Bill Cannon was the featured speaker at the Waynesville Kiwanis Club on August 16, 2011. Bill spoke on the terrible damage done to the judicial branch of government by this year’s budget bill passed by the North Carolina General Assembly.
It is hardly accurate to refer to the judicial branch as an equal branch of government when it receives less than 3% of the state budget, ranks second to last in the number of judges per capita, and ranks 50th in percentage of justice and public safety funding spent on courts. Yet, with such a small portion of the budget appropriated to the judiciary, this year’s budget cut $38 million from their budget. 55 positions have been eliminated from prosecutors’ offices around the state.
North Carolina Legal Aid, an organization that provides legal assistance to persons too poor to afford legal counsel, has had a 10% cut in its appropriations, resulting in the closing of three offices and the elimination of 30 positions. The poor and those people living in rural areas are being asked to bear the brunt of the cuts.
In an amazingly short sighted move, the legislature eliminated funding for drug treatment courts. These programs were diverting drug using offenders from the prison system into supervised programs to get them off drugs at savings of $4,000 -$12,000 per participant.
This attack on the judiciary comes at a time when our representatives want to be able to claim that they are avoiding tax increases. But are they? They increased filing fees in Superior Courts from $125 to $200, in District Courts from $80 to $150 and in Magistrate (Small Claims) Courts from $55 to $96. Fees for serving a summons were doubled.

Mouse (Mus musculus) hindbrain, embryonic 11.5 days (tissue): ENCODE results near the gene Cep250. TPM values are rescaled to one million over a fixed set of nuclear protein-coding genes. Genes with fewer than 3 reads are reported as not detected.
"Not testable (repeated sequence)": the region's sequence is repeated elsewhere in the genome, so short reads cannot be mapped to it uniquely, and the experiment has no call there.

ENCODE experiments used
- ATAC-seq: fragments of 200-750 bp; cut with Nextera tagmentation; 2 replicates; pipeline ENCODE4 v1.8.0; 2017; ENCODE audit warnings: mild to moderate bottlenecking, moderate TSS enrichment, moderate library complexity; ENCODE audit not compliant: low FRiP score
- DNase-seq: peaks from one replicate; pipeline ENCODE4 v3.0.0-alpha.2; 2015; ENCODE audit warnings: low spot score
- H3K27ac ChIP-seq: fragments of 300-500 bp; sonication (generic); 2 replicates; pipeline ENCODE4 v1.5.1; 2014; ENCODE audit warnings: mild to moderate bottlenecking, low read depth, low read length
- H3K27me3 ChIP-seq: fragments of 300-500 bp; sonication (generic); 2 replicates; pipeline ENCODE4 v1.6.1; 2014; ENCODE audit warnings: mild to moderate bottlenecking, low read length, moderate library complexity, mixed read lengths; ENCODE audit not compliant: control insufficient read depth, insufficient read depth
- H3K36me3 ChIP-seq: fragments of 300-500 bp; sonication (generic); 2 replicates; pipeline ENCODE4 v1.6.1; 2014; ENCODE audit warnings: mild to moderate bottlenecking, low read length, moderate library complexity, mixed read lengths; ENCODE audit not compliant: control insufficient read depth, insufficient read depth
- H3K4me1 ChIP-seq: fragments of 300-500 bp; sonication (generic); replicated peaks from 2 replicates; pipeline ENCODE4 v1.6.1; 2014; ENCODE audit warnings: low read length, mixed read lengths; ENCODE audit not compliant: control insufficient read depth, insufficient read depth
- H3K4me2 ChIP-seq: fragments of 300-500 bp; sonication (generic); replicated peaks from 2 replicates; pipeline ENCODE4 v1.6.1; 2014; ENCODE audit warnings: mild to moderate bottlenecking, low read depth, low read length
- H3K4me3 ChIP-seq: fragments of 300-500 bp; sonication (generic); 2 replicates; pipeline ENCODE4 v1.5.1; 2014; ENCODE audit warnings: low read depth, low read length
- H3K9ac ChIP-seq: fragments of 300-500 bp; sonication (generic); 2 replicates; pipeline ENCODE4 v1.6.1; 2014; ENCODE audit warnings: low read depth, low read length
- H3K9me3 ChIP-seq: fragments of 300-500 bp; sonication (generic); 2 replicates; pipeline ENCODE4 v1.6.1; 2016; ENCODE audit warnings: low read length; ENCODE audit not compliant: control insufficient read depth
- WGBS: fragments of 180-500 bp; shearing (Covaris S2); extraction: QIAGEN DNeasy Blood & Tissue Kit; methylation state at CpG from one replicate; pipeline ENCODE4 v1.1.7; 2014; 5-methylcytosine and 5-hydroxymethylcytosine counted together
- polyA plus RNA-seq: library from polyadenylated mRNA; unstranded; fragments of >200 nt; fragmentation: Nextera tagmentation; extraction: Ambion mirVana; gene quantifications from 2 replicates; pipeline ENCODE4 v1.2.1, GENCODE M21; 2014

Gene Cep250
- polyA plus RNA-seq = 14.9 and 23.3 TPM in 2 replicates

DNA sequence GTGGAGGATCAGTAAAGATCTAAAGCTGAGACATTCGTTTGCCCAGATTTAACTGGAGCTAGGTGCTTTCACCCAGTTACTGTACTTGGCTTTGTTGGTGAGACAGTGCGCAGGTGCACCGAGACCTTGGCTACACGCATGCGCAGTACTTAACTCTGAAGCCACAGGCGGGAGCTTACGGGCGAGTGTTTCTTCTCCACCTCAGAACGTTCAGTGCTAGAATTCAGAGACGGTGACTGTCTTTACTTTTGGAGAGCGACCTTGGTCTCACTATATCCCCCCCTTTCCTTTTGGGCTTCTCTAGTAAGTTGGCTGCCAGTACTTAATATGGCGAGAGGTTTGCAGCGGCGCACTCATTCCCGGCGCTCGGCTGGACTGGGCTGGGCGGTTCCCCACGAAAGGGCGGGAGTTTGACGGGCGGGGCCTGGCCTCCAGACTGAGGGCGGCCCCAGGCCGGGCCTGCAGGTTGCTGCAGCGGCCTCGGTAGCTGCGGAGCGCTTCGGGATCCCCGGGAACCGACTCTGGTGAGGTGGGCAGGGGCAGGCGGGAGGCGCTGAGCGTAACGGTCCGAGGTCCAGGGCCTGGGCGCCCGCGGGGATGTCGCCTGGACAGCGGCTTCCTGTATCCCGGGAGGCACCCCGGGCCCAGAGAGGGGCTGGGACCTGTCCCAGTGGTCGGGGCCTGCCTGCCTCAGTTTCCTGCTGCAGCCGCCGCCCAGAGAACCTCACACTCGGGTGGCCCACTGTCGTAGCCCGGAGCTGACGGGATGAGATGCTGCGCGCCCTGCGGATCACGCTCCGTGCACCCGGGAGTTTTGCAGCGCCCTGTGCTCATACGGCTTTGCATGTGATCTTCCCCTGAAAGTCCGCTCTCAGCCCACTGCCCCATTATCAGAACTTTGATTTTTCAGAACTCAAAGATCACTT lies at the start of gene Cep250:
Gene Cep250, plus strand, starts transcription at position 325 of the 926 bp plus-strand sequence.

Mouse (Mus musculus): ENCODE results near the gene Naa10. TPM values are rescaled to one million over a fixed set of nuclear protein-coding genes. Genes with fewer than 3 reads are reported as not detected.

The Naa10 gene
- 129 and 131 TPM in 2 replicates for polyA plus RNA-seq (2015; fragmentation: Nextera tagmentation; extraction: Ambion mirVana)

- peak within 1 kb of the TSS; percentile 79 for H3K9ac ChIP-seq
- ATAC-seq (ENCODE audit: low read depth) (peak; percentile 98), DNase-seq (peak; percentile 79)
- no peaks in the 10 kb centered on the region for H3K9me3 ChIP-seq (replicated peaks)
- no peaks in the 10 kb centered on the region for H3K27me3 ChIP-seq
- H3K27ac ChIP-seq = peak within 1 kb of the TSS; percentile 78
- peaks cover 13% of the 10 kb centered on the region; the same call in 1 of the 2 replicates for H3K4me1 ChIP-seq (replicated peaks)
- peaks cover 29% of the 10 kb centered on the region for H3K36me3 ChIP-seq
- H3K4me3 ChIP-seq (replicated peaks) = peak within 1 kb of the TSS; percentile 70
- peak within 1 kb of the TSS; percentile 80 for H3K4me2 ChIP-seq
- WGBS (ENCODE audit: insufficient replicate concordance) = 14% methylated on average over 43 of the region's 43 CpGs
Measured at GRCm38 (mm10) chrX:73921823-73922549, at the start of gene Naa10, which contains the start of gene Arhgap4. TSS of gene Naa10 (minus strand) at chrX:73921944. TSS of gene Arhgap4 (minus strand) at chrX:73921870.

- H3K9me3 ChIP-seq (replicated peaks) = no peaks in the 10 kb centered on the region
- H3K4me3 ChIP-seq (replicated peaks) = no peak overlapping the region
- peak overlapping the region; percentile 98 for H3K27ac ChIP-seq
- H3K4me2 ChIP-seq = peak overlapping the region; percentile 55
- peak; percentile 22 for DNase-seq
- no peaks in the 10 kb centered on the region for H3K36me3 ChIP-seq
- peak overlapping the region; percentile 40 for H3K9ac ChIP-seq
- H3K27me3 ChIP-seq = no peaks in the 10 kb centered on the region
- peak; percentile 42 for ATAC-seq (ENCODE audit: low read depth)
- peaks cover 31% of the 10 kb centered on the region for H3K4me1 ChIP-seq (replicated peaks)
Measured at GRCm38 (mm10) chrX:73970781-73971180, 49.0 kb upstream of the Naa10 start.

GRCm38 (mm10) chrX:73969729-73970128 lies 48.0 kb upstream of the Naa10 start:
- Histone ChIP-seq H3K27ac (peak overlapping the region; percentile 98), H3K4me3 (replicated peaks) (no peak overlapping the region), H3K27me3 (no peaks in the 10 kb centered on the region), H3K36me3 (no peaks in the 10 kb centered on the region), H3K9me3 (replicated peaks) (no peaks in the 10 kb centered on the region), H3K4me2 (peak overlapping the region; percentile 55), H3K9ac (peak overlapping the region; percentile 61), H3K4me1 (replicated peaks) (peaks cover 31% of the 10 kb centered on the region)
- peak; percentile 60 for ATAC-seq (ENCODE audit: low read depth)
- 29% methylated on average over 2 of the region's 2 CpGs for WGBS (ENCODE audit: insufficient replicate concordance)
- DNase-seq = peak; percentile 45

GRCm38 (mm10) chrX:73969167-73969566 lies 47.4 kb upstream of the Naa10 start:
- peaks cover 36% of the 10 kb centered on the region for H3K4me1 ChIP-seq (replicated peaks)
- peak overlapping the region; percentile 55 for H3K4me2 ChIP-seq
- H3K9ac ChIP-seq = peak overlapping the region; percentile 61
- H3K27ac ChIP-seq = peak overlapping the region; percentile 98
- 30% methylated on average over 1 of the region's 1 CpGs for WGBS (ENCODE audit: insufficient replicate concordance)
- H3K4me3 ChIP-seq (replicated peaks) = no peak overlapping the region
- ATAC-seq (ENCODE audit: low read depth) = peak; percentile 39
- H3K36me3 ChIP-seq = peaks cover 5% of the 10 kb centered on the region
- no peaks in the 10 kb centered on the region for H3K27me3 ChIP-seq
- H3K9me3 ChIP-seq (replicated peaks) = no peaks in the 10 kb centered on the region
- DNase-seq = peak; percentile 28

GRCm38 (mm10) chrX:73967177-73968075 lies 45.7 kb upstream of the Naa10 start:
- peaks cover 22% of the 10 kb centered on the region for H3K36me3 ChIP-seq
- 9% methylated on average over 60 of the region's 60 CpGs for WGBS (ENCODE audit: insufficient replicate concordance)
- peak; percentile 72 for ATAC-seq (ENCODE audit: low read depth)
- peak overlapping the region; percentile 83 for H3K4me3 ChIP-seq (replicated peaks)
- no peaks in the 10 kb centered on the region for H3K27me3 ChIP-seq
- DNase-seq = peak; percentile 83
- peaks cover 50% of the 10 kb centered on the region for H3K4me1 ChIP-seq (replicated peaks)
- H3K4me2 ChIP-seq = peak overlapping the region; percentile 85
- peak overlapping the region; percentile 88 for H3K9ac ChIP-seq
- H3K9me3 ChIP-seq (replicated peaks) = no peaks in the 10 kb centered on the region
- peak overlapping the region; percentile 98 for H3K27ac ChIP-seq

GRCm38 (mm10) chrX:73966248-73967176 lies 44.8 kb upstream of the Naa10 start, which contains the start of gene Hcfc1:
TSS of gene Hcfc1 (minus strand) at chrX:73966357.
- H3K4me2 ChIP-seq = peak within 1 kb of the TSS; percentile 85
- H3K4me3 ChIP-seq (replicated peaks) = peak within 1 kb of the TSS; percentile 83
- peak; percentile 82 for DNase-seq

One might think that these fee increases would help fund the judiciary and ease their budget crisis. However, the legislature provided that the vast majority of these increases would not be used to adequately fund the judiciary, but would be dumped into the General Fund to be used as the legislature wishes.
If you think this is bad, wait until next year! There are bills pending to end public financing of judicial elections and abolish nonpartisan judicial elections. That’s really what we need for these troubled time—judges being indebted to wealthy special interests and political influence peddlers! In my more than 30 years of practice I have never found a Democratic or Republican principle of law. Our country and our state were founded on the principle that justice must be dispensed fairly without regard to a person’s political persuasion. If we turn our back on that important tradition, we place our form of government at grave risk.
Fortunately, the North Carolina Bar Association has found bipartisan support for legislation that will have candidates for judge nominated by a bipartisan nominating committee. The winner of that election will face the voters in periodic retention elections. It’s a huge step in the right direction. I encourage all North Carolinians to support this move toward common sense in our judicial elections.
The North Carolina Constitution contains this important provision: “All courts shall be open; every person for an injury done him in his lands, goods, person or reputation shall have remedy by due course of law; and right and justice shall be administered without favor, denial, or delay.” Our legislators are ignoring the constitution and denying justice to our citizens. The ultimate cost of this ill conceived approach will be far more than the alleged savings they claim.